• Captain Fosbery commanded the A Company (Coy) personnel.
• Captain Milner commanded the D Coy personnel.
• Lieutenant Dease the only lieutenant with the party was located with A Coy
The total strength of the troops defending the hill on that day numbered only ninety-three officers, NCOs and men. Captain Fosbery realised, on surveying the position that the defences that he had taken over from his predecessor needed to be finished. In reality the number of soldiers for work parties at his disposal was substantially reduced mainly because D Coy had just returned from an arduous spell of train-escort duty. Therefore wishing to allow Captain Milner’s men time to rest, Captain Fosbery kept them in reserve.
By sundown, however, much of the work had been accomplished, and when General Smith – Dorrien OC of the Brigade (figure 9) came to visit the post he was satisfied with the improvements made, however he disapproved of the loopholes, which he directed should be altered but because darkness was falling it became impossible to carry out this order and its execution was postponed until the next day . The flat top of the hill was about eight hundred yards long and less than a quarter of a mile in width; At the northern end a rough stone defended position, four feet high, enclosed the 4.7-in. gun farther to the south a semi-circular trench partly surrounded the tents occupied by D company; A short way down the south-western slope of the hill a blockhouse of stone and sods was virtually completed, and scattered along the perimeter of the plateau were eight small trenches, two of which were not yet ready for use. The scheme of defence involved the post being protected by a strong barbed-wire fence, but as darkness fell this portion of the defences was not completely finished. Captain Fosbery then sent two sections to a subsidiary post connecting Monument Hill with the left flank of the Gordon Highlanders, leaving himself with six sections available to deploy in his perimeter force. The dispositions were sited as follows: Two sections of A company were to man the perimeter trenches, with a sentry posted a few yards in front of each; the remaining section of which Pte Barry was a member with the maxim machine gun was to act as support in the defended position, from which the 4.7-in. gun had earlier been withdrawn. This tactical decision by the Brigade Commander suggests that he had concerns over the vulnerability of the position. The three sections of D company were to sleep in their tents, but to be ready at a moment’s notice to man the trench near their quarters.
During the evening a mist settled down upon the country round Belfast, so heavy that in the town itself the range of vision was limited to twenty yards. On Monument Hill the fog was described like a heavy Dublin fog. The conditions effectively prevented the Royal Irish soldiers from patrolling to the north-east, east, and south-east, where the steep sides of the kopje fell into broken ground, (these slopes were difficult to conduct clearance patrols around even in good visibility in daylight). Consequently the safety of the post was entirely dependent on the vigilance and sharp hearing of the sentries in front of the trenches.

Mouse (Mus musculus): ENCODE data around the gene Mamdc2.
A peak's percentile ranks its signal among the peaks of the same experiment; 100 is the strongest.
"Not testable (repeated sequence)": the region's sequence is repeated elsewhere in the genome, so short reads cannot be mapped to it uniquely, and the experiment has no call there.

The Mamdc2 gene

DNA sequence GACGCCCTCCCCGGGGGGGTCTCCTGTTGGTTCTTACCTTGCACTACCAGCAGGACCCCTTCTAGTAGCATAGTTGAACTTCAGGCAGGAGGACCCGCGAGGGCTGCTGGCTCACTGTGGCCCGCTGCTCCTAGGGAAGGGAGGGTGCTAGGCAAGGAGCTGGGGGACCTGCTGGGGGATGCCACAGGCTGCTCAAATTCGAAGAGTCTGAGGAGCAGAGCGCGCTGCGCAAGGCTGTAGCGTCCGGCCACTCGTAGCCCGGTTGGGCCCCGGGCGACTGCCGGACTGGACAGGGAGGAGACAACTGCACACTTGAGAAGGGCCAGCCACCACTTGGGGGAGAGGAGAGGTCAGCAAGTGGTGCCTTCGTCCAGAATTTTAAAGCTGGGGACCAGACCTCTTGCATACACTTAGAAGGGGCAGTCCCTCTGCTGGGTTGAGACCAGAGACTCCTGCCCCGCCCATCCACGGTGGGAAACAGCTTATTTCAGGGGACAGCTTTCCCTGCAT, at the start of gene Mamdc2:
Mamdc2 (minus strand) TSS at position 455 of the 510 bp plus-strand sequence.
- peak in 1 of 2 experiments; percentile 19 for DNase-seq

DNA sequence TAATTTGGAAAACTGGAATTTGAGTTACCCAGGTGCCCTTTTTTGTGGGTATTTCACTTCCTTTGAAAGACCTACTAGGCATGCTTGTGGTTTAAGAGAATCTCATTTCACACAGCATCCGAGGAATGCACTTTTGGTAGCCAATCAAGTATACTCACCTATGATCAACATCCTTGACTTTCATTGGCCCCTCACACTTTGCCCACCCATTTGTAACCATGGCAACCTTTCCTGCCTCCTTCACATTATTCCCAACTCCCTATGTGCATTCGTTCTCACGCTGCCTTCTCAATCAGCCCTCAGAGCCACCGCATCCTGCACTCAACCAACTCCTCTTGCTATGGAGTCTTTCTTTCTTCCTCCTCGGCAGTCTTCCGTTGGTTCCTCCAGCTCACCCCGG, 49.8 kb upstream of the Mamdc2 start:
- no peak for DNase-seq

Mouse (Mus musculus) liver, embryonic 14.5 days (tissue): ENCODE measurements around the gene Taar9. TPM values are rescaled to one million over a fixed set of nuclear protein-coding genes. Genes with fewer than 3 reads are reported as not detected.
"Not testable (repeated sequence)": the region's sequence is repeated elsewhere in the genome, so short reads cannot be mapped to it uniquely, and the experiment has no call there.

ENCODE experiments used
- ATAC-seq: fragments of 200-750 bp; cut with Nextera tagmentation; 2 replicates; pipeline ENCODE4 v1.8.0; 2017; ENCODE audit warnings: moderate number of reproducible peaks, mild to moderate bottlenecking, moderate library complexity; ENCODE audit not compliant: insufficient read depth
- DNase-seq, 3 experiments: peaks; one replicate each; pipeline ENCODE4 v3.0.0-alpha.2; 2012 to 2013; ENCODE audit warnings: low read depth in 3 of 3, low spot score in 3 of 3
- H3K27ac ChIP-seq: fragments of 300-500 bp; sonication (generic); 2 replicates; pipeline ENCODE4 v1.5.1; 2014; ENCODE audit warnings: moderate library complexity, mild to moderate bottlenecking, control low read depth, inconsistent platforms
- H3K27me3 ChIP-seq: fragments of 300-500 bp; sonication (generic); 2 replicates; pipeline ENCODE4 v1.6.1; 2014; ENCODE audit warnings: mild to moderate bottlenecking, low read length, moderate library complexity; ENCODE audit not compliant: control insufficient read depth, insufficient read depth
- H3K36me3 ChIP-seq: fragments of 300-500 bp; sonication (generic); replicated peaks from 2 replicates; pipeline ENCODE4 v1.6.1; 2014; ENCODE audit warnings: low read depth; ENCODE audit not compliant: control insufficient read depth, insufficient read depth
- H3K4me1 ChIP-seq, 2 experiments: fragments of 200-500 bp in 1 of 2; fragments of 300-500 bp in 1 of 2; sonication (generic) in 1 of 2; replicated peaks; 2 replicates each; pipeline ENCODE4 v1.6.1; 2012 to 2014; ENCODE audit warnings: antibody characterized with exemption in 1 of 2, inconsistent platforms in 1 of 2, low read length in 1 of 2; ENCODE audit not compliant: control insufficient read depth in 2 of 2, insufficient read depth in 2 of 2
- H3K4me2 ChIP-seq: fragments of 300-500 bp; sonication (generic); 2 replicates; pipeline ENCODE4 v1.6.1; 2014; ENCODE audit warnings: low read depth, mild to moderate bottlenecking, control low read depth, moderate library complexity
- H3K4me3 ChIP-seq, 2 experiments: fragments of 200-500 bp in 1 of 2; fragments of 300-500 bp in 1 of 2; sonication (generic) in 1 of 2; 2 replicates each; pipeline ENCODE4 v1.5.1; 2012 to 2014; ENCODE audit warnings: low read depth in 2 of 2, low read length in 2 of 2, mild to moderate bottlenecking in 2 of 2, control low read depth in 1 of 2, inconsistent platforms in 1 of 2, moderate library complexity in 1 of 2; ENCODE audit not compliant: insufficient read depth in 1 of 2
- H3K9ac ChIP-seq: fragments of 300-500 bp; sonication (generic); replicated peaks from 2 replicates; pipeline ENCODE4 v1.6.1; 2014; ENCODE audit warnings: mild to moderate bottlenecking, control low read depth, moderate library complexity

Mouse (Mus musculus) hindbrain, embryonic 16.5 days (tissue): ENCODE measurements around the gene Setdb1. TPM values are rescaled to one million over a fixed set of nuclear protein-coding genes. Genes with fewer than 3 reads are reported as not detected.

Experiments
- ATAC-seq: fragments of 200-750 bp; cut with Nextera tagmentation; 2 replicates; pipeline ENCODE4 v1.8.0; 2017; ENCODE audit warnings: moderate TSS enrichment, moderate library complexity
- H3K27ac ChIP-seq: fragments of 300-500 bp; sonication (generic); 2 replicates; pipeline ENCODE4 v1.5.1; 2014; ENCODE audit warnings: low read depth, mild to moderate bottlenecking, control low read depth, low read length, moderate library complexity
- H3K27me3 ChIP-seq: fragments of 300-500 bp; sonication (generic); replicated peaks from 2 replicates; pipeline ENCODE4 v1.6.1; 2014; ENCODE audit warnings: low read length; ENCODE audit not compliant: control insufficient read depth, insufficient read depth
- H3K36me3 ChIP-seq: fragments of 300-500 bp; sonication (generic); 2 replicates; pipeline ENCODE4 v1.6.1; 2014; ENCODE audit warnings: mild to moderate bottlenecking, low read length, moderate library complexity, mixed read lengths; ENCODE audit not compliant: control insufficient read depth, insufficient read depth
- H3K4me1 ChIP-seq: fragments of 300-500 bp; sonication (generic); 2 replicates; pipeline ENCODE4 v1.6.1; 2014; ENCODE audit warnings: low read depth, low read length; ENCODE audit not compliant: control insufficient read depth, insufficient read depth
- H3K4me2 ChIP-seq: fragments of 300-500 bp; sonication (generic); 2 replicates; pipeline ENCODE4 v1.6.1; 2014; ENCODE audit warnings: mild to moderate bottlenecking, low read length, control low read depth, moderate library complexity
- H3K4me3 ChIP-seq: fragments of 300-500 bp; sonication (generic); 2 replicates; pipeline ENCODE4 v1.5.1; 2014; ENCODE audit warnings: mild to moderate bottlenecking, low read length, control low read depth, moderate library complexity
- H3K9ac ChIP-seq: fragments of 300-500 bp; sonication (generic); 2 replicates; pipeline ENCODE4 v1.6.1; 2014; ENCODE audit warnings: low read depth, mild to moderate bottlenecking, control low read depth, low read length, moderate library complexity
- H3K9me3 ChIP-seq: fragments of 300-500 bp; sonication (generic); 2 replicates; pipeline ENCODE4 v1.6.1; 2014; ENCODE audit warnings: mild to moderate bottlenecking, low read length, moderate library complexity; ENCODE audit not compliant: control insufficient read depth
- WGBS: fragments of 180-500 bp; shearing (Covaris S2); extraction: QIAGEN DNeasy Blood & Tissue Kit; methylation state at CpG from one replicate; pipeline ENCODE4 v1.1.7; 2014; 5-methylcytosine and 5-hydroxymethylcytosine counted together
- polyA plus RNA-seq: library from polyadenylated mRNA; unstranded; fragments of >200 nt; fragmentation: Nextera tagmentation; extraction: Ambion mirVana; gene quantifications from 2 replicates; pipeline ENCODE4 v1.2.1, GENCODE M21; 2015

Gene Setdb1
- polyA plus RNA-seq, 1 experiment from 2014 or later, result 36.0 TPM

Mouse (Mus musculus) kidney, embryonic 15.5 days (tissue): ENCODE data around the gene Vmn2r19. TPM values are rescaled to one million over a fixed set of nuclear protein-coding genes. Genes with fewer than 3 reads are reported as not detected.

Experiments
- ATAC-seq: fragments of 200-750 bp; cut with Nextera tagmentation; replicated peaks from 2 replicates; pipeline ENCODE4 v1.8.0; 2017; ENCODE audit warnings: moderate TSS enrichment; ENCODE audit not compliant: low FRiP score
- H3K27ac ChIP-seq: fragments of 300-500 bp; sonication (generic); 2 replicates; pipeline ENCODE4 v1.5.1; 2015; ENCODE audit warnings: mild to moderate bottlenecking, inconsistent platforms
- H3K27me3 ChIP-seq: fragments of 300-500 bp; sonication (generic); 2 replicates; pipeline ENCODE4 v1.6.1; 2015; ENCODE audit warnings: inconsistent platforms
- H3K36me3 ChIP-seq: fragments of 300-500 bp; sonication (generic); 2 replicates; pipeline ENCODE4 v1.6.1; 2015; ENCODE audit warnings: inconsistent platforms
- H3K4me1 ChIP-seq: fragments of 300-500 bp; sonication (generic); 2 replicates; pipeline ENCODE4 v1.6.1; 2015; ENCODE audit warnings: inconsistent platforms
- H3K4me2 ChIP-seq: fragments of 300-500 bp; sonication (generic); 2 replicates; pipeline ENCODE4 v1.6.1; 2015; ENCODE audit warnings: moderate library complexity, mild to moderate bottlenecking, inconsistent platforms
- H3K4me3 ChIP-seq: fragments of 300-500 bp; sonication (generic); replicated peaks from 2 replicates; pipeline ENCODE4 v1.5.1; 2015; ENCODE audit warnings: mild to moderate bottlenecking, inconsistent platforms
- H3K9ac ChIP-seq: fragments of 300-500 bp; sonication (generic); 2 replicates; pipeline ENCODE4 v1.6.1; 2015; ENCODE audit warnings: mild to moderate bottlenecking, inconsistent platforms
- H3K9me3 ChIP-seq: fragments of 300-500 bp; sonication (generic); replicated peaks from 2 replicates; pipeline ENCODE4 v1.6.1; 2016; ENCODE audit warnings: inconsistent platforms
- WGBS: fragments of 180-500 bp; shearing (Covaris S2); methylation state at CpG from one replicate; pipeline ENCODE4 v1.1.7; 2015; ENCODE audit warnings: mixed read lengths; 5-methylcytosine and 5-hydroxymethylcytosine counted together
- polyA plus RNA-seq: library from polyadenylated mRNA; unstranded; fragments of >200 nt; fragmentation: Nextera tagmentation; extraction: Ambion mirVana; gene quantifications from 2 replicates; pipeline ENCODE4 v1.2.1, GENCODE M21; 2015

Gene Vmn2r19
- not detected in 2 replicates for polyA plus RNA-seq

The Boer objectives
On the 07-08 Jan the Boer commanders planned an attack on the main rail line from Pretoria the main objective being the area of Belfast. A number of smaller attacks, which may have been meant simply as diversions, were made upon Wonderfontein, Nooitgedacht, Wildfontein, Pan, Dalmanutha, and Machadodorp . These seven separate attacks, occurring simultaneously over sixty miles, show that the Boer forces were still organized and under one effective control. The general objective of the operations was undoubtedly to cut Lord Roberts’s communications and to destroy a considerable section of the railway.
The burghers had surrounded the town of Belfast (the main effort) and were assailing it forcefully on every side. From information obtained by the British officers captured during the engagement, it is known that General L. Botha, who had under him about two thousand men which were deployed as follows.
• Ermelo Commando was tasked with driving the Gordon Highlanders from the southern positions.
• The Middelburg Commando was to engage the Shropshire Light Infantry at the Colliery hill.
• General B. Viljoen, with seven hundred and fifty of the Johannesburg and Bocksburg Commandos, were tasked with the capture of Monument Hill (The decisive terrain).
Monument Hill was considered as the decisive ground not only because of its tactical importance, but also because the burghers were determined to capture the big gun which they assessed was positioned on the top of the kopje. Fortunately as already outlined General Smith-Dorrien had decided that it should be redeployed back into the artillery lines at nightfall; subsequently the gun was denied to the Boer.
Attack on Monument Hill